At The Reading Agency we act as a catalyst to help libraries make more impact by working together across local authority boundaries to share good practice, ideas, and crucially right now, to save money. We also connect national partners to libraries to build better opportunities for people to become readers. We broker library partnerships with the BBC, TUC and 40 publishers.
This collective way of working has fed into the thinking behind the launch this week of the Society of Chief Librarians' (SCL) new Universal Offer strategy, in particular the reading and health offers. I was delighted to announce that we will be working with SCL to launch a new Reading Well: Books on Prescription scheme for England this May.
The scheme aims to bring reading's healing benefits to the 6 million people with anxiety and depression. There is growing evidence showing that self help reading can help people with certain mental health conditions get better. Reading Well Books on Prescription will enable GPs and mental health professionals to prescribe patients cognitive behavioural therapy through a visit to the library. Here they can get books to help them understand and manage conditions from depression to chronic pain. The scheme works within NICE guidelines, and uses 30 books endorsed by health partners as having evidenced CBT benefits.
The new English scheme has the backing of the Royal Colleges of GPs, Nursing and Psychiatry, the British Association for Behavioural and Cognitive Psychotherapies and of the Department of Health through its Improving Access to Psychological Therapies Programme. We've been working on this area since the late 1990s, and this current phase of the work is funded by Arts Council England.
The new era Reading Well Books on Prescription builds on some fantastic English local schemes and on the successful Welsh approach developed by Professor Neil Frude. Having one shared scheme with the backing of major health partners is a big step forward for libraries at a crucial time when responsibility for public health comes over to local authorities.
For the first time the scheme will come under a Reading Well banner which also encourages people to use novels, poetry and reading groups to feel better. Our Mood Boosting Books initiative helps thousands of readers share recommendations for uplifting books. People will also be encouraged to join a reading group through their library and at Reading Groups for Everyone, a website which helps people find and join groups, including those run by partner charity, The Reader Organisation.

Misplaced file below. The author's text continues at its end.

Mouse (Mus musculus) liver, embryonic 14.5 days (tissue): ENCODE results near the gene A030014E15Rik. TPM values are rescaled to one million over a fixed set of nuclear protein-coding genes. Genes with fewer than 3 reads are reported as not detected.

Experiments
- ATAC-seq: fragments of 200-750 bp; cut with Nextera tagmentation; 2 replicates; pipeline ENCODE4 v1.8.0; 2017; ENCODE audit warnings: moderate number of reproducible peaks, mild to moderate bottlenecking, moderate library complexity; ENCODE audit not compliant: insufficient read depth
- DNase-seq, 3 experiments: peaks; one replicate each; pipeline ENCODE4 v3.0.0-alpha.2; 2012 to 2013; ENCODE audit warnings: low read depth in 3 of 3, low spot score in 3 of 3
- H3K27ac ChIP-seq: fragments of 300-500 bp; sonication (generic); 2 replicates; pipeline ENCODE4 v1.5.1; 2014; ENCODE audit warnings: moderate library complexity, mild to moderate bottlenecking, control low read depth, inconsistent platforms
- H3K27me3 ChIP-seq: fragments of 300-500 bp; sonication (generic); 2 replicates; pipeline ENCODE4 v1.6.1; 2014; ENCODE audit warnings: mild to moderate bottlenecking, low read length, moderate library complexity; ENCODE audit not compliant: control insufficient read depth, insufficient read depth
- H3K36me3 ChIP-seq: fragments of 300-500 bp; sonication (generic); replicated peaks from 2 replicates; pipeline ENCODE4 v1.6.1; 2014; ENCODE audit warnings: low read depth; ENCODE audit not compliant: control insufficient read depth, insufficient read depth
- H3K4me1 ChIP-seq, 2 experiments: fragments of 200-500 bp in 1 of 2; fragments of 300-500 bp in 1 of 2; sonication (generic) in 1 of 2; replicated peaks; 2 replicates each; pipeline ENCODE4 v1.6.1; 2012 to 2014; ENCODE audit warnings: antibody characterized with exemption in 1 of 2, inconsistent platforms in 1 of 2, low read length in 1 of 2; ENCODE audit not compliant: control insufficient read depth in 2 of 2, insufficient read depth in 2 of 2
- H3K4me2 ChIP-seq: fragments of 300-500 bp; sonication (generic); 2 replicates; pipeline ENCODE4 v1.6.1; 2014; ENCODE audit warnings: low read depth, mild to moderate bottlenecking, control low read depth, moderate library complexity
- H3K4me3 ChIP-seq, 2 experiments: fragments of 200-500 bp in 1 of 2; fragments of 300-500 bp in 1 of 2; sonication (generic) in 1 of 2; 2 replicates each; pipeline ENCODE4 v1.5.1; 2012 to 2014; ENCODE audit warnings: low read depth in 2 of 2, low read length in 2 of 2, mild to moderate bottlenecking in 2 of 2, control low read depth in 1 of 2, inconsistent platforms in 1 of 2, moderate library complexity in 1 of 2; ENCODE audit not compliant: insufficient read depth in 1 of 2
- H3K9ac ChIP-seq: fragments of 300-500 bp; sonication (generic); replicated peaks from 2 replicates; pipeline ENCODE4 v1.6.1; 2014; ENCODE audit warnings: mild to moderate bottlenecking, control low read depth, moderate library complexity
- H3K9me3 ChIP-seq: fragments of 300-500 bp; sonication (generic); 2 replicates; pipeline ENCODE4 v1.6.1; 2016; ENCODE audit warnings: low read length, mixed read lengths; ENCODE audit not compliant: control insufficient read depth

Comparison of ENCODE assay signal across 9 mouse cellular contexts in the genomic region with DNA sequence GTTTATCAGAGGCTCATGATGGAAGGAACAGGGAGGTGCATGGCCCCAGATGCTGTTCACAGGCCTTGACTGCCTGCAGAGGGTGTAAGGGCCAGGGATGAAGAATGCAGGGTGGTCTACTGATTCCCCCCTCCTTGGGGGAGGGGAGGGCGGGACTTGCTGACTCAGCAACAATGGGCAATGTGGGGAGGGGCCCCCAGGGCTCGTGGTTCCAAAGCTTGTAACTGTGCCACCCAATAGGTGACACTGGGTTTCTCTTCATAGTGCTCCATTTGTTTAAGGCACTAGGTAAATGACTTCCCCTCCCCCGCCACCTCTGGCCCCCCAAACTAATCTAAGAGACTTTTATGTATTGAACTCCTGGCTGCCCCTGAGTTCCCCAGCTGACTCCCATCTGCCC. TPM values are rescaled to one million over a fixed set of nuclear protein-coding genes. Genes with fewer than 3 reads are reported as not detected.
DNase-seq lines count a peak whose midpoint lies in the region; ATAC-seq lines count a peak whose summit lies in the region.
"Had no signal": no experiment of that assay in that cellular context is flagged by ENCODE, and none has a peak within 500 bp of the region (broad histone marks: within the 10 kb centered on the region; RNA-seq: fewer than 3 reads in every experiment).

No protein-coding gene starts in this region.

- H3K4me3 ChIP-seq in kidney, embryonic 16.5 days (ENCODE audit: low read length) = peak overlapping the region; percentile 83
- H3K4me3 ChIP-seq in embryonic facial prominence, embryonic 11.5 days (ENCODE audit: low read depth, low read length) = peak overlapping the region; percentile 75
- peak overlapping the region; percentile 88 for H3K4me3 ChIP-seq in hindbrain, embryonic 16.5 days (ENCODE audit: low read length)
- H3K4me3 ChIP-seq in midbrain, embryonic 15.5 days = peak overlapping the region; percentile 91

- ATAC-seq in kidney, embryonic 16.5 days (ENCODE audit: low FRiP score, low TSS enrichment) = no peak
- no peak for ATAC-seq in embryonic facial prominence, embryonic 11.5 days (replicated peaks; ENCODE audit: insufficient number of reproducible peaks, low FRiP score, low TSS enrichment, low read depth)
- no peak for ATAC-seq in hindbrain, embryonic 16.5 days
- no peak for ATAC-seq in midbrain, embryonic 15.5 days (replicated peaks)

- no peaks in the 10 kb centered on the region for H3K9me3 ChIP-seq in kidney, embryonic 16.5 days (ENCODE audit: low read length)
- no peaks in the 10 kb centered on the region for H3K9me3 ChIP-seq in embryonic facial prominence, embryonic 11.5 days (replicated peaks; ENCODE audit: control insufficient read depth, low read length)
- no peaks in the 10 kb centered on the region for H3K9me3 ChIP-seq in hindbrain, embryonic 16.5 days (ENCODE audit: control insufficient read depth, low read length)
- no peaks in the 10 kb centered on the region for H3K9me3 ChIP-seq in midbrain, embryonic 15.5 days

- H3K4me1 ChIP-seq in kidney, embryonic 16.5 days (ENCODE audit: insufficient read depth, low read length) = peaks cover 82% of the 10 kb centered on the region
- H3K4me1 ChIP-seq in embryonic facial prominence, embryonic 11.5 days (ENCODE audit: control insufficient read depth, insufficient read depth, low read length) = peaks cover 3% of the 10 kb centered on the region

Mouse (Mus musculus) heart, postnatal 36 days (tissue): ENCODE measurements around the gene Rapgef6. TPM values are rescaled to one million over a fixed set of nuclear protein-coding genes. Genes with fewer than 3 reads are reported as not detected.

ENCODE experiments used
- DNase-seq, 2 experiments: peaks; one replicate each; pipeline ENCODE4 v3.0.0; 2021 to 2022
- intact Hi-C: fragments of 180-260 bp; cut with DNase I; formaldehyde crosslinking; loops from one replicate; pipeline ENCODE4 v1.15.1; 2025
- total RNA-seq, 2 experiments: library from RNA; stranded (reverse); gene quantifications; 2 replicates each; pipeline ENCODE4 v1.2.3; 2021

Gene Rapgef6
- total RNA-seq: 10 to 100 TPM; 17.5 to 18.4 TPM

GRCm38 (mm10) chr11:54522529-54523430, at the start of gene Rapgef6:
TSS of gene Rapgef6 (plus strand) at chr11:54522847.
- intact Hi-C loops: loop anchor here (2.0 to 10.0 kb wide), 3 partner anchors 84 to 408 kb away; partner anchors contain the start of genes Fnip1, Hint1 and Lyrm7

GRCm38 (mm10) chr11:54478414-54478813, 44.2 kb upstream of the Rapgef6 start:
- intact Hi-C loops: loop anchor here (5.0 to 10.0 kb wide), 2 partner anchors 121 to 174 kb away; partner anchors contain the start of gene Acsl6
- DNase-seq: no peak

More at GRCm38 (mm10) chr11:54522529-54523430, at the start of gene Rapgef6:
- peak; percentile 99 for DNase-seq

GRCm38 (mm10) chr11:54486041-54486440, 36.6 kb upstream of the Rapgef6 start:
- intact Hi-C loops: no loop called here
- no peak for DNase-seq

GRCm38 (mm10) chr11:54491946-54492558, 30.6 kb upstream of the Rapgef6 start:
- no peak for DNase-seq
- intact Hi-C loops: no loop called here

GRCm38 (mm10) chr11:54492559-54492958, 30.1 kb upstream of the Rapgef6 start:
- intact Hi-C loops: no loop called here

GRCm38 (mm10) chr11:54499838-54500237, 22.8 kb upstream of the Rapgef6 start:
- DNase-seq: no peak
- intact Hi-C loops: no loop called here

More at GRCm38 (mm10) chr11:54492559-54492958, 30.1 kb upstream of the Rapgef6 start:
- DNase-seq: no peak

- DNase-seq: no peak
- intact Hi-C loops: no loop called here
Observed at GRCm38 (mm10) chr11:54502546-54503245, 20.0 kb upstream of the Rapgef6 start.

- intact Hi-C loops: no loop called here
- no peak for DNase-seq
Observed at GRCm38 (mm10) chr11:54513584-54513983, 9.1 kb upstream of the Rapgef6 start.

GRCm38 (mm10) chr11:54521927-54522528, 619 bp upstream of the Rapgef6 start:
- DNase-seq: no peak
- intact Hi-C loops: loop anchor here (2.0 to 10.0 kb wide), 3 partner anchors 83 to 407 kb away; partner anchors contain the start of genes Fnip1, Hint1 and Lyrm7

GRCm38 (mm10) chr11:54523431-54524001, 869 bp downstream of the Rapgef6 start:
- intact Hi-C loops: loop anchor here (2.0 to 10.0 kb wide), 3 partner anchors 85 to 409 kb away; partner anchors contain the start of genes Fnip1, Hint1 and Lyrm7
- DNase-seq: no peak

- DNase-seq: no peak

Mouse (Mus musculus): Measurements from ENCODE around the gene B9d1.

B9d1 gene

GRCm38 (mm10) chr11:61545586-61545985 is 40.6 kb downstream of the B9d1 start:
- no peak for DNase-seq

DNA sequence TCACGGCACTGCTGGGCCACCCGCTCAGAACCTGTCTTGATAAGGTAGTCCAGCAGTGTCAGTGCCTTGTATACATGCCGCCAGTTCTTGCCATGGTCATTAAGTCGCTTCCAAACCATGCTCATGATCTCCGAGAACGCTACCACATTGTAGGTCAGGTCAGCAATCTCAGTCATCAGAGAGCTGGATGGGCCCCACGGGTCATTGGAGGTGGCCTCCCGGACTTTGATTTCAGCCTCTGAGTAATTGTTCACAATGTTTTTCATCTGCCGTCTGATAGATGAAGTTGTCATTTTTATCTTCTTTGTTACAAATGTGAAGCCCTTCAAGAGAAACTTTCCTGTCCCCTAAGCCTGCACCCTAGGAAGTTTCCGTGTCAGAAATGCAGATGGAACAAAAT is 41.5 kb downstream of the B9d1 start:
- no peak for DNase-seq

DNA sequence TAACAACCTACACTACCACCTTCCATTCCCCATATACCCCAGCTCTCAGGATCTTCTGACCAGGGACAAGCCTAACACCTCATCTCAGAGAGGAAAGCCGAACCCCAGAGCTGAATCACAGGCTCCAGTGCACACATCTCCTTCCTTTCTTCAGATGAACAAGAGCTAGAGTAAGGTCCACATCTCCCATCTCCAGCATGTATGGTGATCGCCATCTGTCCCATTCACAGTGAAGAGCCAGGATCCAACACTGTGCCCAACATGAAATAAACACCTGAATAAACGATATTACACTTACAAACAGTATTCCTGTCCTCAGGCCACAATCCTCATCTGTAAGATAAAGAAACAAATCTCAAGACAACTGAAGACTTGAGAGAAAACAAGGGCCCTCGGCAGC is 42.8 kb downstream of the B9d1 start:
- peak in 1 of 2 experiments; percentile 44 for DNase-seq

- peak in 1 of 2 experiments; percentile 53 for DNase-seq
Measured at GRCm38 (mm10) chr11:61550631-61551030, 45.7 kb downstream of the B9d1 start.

The Reading Agency believes passionately in the social importance of libraries, and like all library supporters we're finding it deeply frustrating to see the heartbreaking effect of cuts. We'll be doing all we can to use our model to help make best use of the money that is available, and believe it's vital to have continued development and innovation.
We hope our Reading Well health work with SCL will have a double benefit. It will use reading and libraries to make a real difference to people's lives, and it should help powerful new partners see what a vital, multi-faceted role libraries play, and that investing in a strong public library system is a really smart move, because it can help prevent social problems further down the line.
Listen to Debbie Hicks speak about the Reading Well Books on Prescription scheme on BBC Radio 4's World at One on 31 Jan (starting at 23 minutes) and watch an excerpt of Debbie Hicks and Dr James Kingsland, a GP from Merseyside, talk on BBC Breakfast.
You can also read articles about the Reading Well Books on Prescription scheme announcement in The Guardian, The Independent, The Telegraph and The Bookseller.
Find out more about our Reading Well work.
For further information contact Debbie Hicks on email@example.com